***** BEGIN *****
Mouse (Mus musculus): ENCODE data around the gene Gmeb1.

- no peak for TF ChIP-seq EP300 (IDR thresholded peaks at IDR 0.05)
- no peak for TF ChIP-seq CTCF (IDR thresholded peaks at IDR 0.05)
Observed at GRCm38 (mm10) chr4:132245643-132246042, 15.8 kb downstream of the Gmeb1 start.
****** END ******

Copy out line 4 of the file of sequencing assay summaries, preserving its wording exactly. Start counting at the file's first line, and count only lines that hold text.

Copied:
Observed at GRCm38 (mm10) chr4:132245643-132246042, 15.8 kb downstream of the Gmeb1 start.